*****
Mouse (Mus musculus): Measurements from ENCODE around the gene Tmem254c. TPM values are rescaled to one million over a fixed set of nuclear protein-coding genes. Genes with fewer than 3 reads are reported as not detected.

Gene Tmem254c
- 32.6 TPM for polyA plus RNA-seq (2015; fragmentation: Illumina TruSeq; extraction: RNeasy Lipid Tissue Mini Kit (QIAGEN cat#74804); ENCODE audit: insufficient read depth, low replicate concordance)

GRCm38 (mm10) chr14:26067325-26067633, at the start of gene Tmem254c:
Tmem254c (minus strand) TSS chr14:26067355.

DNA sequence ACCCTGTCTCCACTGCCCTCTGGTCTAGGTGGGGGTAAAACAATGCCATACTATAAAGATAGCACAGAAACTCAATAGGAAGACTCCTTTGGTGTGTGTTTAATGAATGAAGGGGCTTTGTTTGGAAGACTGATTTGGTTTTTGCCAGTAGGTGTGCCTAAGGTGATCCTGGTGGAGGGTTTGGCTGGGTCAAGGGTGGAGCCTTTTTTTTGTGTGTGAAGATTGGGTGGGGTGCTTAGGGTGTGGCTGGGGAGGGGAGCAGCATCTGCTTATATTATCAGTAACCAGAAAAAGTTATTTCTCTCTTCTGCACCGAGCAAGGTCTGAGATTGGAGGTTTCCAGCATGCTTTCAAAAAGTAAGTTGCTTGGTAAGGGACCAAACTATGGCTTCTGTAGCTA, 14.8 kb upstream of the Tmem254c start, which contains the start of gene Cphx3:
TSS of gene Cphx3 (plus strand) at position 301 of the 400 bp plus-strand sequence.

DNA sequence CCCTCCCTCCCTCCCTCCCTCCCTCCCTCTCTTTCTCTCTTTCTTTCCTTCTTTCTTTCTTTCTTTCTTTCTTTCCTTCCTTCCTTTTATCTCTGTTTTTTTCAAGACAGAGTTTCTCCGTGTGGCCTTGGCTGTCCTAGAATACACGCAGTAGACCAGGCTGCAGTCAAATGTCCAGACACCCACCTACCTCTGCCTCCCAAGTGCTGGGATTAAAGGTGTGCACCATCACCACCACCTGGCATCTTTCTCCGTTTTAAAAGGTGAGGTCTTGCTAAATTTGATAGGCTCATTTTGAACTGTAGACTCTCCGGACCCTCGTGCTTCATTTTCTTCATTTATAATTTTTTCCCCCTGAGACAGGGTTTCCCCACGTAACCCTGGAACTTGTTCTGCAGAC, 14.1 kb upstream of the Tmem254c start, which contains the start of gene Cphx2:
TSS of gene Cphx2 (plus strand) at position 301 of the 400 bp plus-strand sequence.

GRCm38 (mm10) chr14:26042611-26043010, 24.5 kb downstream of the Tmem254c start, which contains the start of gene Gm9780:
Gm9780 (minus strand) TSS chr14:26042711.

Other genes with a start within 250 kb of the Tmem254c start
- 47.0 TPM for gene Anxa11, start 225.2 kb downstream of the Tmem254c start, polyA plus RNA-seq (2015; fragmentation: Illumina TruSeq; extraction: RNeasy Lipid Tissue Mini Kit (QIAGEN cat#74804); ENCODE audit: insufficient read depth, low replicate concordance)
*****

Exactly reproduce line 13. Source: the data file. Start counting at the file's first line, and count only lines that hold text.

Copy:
- 47.0 TPM for gene Anxa11, start 225.2 kb downstream of the Tmem254c start, polyA plus RNA-seq (2015; fragmentation: Illumina TruSeq; extraction: RNeasy Lipid Tissue Mini Kit (QIAGEN cat#74804); ENCODE audit: insufficient read depth, low replicate concordance)